Read More »

Cool Posts From Around the Web:

stockholm review

Stockholm syndrome has inherently horrifying roots: Victims of kidnappings, hostage situations, and other dangerous situations somehow develop feelings of sympathy, maybe even affection, for their captors. But that doesn’t mean that a feature film adaptation of the 1973 bank robbery that originated the term can’t be outright hilarious.

Stockholm, which premiered at the Tribeca Film Festival on April 19, feels like such an irreverent black comedy that you wouldn’t expect it to be based on real-life events. But its stranger-than-fiction premise only serves to heighten everything — the emotions, the absurdity, and the sympathy for its central robber played with a zany, unhinged verve by the scene-stealing Ethan Hawke.

Read More »

Cargo Review

Netflix’s “zom-dram” Cargo – what’s essentially an Australian The Walking Dead spinoff – boasts far more inspiration from survival instincts over typical rotter squashing. No tactical military platoons, just a father and child fighting against outbreak paranoia. Supplies are scarce, native tribes echo ritualistic thinking and do I detect a hint of anti-fracking commentary? Man’s mutilation of Mother Nature pits industrial complexes against respect for cavernous and magnificent brushlands in this greed-poisoned flatlands march. An environmentally sound subgenre take that’s powered by 2018’s strongest horror theme: parental fears and intergenerational unrest.

Read More »

mary shelley review

There’s an imaginative, hugely entertaining movie to be made out of that fated rainy summer day in Geneva that spawned some of the most pivotal horror novels in history. Mary Shelley is not that movie.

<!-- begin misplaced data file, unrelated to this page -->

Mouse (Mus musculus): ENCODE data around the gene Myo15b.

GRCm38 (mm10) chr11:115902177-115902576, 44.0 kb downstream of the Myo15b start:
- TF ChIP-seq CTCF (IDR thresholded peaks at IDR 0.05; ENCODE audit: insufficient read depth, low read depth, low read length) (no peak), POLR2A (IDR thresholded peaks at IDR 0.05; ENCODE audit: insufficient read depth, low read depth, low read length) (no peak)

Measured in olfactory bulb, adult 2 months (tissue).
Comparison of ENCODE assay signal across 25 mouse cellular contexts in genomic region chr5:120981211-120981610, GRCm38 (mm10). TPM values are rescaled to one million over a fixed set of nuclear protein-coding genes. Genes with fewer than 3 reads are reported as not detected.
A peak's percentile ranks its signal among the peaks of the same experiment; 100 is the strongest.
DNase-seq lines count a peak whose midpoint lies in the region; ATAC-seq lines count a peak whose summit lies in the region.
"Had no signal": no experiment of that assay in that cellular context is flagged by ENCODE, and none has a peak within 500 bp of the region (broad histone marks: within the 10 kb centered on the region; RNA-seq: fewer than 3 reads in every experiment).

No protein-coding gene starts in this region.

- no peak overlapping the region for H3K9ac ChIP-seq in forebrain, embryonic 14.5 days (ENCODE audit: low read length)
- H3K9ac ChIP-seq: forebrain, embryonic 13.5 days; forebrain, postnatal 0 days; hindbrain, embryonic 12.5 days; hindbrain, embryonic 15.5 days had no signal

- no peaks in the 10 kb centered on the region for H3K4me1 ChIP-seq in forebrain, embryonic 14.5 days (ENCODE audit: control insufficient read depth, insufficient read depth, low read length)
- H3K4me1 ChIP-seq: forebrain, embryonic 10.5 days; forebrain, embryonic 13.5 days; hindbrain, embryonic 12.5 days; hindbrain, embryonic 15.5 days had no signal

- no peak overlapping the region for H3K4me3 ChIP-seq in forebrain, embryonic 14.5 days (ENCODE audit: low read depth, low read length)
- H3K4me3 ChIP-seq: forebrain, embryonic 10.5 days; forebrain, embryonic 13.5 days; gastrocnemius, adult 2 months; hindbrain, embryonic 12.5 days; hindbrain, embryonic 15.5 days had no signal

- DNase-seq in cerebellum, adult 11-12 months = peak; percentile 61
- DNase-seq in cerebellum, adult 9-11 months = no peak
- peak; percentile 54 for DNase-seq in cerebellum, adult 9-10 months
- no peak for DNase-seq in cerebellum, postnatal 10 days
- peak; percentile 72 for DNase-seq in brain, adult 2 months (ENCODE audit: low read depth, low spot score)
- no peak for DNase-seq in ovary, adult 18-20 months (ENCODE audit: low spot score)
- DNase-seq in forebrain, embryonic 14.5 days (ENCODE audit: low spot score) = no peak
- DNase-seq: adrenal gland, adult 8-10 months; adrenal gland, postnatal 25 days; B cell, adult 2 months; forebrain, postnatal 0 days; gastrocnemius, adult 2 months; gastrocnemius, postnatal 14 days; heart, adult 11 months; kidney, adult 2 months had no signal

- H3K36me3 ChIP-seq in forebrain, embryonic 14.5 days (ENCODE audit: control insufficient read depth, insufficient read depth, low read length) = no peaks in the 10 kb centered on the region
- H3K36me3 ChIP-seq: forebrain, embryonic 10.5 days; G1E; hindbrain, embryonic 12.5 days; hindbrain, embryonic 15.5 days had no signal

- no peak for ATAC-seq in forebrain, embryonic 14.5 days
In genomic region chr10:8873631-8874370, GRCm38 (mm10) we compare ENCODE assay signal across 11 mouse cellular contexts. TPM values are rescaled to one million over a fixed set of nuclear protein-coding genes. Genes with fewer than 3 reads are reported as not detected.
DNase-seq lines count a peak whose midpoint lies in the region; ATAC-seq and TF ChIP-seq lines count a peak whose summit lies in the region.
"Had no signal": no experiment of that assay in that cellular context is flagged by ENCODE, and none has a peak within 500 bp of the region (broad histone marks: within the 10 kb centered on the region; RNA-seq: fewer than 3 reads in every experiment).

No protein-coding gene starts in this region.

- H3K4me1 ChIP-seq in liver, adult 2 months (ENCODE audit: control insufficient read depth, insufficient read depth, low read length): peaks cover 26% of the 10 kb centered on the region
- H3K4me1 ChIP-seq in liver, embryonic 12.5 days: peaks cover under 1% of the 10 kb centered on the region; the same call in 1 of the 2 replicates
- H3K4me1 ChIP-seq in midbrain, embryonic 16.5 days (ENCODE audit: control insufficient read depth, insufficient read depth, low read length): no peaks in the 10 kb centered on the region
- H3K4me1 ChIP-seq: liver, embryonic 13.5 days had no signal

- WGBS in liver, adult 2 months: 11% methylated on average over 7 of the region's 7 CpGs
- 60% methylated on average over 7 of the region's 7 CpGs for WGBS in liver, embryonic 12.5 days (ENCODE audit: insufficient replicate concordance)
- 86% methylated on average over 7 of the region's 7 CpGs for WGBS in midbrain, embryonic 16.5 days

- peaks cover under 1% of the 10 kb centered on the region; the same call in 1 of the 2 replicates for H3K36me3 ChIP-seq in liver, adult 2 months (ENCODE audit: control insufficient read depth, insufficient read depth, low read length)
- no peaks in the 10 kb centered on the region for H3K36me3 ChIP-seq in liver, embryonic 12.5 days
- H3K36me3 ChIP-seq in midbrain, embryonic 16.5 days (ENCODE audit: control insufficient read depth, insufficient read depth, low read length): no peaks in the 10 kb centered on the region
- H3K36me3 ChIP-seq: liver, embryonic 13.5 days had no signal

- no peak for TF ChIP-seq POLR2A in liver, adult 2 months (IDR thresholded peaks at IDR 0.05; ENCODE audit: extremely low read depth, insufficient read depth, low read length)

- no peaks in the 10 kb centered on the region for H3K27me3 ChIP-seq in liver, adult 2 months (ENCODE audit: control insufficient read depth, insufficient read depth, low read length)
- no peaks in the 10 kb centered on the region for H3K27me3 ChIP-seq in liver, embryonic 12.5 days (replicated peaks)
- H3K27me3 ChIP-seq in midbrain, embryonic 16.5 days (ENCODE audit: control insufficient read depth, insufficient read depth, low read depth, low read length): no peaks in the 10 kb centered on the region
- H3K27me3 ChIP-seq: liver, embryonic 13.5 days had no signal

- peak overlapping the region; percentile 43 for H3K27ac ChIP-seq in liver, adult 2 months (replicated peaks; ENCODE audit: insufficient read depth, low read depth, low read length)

Read More »

i feel pretty reviews

I Feel Pretty sparked all kinds of controversy when its trailer first debuted, with critics accusing the comedy of fat-shaming. But star Amy Schumer refuted the backlash. Wait until you see the movie, she insisted, promising that I Feel Pretty was actually an empowering movie about self-confidence.

Well, critics have seen the movie. And a lot of them have the same opinions as they did when the trailer first arrived.

Read More »

the devil and father amorth review

It’s been nearly 45 years since director William Friedkin first terrified audiences with The Exorcist, and now the filmmaker is ready to return to the taboo religious practice with the documentary The Devil and Father Amorth.

The concept is too irresistible to pass up: here’s the director of The Exorcist making a documentary about a real exorcism. It practically markets itself. Friedkin, for his part, heavily leans in to the idea, devoting the first 10 to 15 minutes of The Devil and Father Amorth with a brief recap of how he came to make The Exorcist. From this intro, the thrust of the film becomes clear: the title may be The Devil and Father Amorth, but it’s William Friedkin who is front and center.

Read More »